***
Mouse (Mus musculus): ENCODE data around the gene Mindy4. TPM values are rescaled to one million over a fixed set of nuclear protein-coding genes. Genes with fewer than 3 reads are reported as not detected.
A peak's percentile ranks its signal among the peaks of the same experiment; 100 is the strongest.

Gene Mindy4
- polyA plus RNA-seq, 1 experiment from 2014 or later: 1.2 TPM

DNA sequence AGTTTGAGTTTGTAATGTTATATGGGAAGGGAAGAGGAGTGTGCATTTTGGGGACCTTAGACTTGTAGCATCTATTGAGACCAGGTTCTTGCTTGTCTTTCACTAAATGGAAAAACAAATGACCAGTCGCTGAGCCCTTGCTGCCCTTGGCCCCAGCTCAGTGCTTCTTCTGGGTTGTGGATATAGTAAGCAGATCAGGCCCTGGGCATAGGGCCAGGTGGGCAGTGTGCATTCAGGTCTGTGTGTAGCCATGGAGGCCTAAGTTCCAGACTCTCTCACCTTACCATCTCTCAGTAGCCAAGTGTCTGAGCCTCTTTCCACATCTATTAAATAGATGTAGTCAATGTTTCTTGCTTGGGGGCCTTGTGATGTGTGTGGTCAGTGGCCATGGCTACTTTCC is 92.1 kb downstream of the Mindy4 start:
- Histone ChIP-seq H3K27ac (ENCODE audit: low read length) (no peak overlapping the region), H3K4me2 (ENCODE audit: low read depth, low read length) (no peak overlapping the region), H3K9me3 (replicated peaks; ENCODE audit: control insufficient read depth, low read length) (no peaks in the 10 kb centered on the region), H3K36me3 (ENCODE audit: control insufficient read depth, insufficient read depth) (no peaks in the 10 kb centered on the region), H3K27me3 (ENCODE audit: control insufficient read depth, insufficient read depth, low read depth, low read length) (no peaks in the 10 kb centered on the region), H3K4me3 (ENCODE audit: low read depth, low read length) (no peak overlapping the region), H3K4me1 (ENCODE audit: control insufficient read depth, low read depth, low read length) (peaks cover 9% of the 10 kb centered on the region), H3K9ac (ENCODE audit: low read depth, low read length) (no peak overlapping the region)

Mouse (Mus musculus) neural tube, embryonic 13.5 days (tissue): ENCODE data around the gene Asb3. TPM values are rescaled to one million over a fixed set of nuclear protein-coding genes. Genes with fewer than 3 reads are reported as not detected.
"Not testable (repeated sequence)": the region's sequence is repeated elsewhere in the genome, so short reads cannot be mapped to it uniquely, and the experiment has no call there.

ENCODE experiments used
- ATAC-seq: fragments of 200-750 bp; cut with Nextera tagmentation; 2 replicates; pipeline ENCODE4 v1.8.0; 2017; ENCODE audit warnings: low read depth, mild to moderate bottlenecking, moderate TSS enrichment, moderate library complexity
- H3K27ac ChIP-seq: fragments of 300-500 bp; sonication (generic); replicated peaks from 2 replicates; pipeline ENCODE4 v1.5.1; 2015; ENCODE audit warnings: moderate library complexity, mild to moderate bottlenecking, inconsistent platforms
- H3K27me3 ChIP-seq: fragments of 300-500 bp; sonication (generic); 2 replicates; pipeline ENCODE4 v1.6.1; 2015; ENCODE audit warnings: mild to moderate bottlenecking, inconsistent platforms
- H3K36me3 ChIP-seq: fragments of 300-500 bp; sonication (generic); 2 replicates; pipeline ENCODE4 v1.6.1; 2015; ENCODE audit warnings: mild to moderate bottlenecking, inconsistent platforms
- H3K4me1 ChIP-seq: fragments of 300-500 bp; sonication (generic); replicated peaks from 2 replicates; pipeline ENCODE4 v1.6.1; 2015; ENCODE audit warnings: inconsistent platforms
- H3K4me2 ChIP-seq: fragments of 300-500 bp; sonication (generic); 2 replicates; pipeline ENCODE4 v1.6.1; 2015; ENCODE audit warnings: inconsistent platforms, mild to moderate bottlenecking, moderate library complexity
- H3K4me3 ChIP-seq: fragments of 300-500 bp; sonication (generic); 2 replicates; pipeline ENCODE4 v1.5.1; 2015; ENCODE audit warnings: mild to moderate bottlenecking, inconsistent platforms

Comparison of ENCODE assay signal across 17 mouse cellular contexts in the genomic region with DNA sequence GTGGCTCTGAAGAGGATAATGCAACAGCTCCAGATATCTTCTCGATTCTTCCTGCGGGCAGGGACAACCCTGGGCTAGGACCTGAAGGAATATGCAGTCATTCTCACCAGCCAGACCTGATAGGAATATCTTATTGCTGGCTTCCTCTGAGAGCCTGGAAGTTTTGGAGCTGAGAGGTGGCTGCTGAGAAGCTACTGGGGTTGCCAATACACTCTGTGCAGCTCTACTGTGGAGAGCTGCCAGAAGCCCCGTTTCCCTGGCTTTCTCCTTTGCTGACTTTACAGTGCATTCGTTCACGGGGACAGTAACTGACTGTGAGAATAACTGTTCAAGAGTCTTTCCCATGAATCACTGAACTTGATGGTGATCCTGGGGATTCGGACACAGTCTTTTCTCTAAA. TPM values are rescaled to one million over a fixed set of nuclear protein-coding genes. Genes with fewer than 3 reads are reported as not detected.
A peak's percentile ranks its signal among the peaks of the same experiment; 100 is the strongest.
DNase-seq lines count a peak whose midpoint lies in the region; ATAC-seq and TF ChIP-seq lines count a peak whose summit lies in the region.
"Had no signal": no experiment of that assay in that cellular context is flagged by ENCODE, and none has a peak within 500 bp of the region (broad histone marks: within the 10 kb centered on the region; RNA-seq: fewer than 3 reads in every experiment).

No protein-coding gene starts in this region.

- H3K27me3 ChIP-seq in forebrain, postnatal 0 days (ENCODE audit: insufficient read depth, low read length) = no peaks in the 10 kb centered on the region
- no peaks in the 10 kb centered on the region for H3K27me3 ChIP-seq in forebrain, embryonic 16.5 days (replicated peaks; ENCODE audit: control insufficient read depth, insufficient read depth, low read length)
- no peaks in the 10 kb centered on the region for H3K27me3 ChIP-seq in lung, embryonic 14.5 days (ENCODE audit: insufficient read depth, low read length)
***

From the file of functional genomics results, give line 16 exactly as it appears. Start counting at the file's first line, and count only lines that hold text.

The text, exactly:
- H3K4me3 ChIP-seq: fragments of 300-500 bp; sonication (generic); 2 replicates; pipeline ENCODE4 v1.5.1; 2015; ENCODE audit warnings: mild to moderate bottlenecking, inconsistent platforms